Fermilab’s powerful particle accelerators provide a plentiful supply of neutrinos and will send an intense beam of the particle through the three detectors — first SBND, then MicroBooNE, then ICARUS. Scientists will study the differences in data collected by the trio to get a precise handle on the neutrino’s behavior.

    “So many mysteries are locked up inside neutrinos,” said Fermilab scientist Peter Wilson, Short-Baseline Neutrino coordinator. “It’s thrilling to think that we might solve even one of them, because it would help fill in our frustratingly incomplete picture of how the universe evolved into what we see today.”

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    Members of the crew that moved ICARUS stand by the detector. Photo: Reidar Hahn

    The three Short-Baseline Neutrino experiments are just one part of Fermilab’s vibrant suite of experiments to study the subtle neutrino.

    NOvA, Fermilab’s largest operating neutrino experiment, studies a behavior called neutrino oscillation.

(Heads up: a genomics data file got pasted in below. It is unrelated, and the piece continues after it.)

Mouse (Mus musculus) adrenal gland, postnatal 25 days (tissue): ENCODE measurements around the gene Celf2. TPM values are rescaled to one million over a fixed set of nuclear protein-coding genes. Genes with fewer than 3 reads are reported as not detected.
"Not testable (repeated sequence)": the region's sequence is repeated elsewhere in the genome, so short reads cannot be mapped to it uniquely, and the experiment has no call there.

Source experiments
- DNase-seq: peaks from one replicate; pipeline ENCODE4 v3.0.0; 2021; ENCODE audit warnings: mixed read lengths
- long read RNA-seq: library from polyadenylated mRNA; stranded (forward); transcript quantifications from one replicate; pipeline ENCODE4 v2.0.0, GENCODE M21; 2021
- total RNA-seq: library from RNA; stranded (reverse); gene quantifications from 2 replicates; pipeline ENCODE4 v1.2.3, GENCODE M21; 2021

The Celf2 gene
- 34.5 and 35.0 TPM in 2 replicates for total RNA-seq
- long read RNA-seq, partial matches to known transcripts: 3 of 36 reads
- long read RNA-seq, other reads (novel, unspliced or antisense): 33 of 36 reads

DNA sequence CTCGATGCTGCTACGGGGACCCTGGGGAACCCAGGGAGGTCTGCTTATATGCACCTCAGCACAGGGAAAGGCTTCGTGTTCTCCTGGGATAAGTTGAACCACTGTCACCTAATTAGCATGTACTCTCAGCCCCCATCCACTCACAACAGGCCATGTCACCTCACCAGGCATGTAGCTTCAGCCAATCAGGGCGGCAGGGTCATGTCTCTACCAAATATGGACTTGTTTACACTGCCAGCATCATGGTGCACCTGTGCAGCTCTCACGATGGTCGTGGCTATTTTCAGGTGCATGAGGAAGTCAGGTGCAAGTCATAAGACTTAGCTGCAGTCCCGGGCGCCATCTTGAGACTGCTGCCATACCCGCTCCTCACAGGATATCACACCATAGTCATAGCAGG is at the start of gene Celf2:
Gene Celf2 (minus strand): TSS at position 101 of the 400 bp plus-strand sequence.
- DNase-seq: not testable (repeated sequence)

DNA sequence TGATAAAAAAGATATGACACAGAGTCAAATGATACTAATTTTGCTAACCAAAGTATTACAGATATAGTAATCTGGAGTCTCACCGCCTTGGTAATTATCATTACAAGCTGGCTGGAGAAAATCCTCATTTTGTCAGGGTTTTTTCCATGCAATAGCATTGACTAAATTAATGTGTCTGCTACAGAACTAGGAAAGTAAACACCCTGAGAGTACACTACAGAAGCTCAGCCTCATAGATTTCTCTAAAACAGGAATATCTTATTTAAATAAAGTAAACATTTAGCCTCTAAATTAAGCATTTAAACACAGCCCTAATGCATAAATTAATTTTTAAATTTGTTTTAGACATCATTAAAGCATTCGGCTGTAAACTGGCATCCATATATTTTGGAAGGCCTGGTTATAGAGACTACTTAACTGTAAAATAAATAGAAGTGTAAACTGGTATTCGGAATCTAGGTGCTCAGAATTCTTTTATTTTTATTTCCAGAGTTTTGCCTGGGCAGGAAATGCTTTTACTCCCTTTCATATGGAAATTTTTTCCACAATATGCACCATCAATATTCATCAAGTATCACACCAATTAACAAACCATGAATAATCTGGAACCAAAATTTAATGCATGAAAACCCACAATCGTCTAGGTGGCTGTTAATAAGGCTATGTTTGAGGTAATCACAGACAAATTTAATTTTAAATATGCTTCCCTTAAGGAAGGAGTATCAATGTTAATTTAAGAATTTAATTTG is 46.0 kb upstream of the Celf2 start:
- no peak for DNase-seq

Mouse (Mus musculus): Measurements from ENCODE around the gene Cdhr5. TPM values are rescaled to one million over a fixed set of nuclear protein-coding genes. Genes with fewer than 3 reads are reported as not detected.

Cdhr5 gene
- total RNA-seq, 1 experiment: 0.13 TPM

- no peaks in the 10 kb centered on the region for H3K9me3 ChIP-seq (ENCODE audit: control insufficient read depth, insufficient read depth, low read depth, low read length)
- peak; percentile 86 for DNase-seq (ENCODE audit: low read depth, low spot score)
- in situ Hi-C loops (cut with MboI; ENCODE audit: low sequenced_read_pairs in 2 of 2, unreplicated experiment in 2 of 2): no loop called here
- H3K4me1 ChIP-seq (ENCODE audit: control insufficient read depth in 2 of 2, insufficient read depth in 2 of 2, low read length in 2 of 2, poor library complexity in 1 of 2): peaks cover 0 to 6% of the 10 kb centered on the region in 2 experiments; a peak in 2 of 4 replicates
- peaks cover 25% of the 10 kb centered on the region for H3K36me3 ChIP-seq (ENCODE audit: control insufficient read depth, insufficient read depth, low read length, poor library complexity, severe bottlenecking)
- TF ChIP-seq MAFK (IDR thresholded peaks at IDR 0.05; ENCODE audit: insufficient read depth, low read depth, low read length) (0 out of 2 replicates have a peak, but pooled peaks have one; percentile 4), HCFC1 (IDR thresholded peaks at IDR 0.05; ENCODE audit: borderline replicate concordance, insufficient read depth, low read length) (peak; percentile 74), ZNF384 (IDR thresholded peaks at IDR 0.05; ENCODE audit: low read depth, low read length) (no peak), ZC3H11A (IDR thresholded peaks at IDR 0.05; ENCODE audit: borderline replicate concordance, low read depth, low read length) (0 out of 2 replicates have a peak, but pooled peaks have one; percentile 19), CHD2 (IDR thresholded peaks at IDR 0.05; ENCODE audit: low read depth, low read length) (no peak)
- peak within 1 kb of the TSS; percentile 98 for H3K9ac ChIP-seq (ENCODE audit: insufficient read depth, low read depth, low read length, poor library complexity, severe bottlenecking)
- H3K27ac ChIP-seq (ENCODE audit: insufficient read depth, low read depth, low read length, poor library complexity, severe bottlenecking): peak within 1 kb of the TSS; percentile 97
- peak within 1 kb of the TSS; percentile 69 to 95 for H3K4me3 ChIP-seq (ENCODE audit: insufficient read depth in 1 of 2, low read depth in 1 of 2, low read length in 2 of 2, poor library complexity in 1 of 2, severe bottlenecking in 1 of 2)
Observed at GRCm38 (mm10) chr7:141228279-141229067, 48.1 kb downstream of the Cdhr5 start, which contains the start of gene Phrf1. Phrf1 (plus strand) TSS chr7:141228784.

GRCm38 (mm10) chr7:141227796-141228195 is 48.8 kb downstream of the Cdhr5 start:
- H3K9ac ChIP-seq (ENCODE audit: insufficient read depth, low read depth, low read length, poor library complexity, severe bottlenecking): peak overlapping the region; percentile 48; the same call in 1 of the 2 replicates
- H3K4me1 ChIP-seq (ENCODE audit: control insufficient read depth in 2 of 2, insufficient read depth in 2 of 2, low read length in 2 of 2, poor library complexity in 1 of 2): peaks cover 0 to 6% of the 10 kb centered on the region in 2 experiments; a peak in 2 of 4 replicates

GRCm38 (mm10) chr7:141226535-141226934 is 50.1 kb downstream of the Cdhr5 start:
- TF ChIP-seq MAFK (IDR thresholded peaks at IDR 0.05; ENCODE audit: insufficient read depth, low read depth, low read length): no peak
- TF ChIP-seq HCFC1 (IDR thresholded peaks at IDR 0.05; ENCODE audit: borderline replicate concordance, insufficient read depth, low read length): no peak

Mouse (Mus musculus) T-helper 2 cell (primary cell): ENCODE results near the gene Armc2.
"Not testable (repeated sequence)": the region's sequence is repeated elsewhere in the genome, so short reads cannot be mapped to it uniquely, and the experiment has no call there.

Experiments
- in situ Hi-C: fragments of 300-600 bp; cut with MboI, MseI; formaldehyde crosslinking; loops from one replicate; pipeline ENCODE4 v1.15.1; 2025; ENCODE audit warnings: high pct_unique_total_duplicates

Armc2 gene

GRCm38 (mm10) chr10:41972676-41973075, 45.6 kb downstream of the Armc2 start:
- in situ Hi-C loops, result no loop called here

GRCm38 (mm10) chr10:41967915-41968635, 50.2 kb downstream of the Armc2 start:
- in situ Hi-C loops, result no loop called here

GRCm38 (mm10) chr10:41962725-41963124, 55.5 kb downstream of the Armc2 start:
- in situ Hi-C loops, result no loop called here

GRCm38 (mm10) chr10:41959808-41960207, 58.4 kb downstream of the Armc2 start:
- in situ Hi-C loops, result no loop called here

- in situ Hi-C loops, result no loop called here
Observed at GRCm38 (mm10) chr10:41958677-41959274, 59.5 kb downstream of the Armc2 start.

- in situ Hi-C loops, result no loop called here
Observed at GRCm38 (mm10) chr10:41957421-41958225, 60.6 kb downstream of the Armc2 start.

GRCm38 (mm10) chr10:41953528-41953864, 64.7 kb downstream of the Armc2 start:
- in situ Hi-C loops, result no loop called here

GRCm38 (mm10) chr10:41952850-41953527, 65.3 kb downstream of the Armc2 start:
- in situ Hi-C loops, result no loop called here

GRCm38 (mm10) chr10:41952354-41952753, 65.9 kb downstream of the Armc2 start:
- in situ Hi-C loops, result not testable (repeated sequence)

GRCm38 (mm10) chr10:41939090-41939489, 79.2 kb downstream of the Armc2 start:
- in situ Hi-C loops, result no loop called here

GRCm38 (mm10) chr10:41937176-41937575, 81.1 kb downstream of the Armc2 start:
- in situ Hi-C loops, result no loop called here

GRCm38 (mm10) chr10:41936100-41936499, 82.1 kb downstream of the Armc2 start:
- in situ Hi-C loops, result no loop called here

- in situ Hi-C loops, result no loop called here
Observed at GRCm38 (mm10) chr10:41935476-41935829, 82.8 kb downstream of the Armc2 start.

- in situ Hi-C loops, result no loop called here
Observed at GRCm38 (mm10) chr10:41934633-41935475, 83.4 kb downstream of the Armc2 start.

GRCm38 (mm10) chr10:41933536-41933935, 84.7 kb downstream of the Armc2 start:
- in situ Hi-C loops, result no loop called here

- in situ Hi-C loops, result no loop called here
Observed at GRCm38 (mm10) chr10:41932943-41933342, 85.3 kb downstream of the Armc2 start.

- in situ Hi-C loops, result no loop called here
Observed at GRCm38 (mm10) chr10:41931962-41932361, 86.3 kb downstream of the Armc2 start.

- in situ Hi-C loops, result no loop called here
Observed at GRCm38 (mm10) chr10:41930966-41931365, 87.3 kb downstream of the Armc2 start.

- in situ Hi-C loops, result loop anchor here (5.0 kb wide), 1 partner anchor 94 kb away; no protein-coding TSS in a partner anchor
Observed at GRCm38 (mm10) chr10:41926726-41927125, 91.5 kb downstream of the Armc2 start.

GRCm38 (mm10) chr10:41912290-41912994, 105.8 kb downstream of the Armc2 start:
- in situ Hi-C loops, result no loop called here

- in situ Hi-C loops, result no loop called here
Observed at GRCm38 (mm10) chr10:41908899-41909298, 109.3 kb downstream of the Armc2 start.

FNAL/NOvA experiment map


    FNAL NOvA detector in northern Minnesota


    FNAL Near Detector

    The three neutrino types change character, morphing in and out of their types as they travel. NOvA researchers use two giant detectors spaced 500 miles apart — one at Fermilab and another in Ash River, Minnesota — to study this behavior.

    Another Fermilab experiment, called MINERvA, studies how neutrinos interact with nuclei of different elements, enabling other neutrino researchers to better interpret what they see in their detectors.

    Scientists at Fermilab use the MINERvA to make measurements of neutrino interactions that can support the work of other neutrino experiments. Photo Reidar Hahn

    FNAL/MINERvA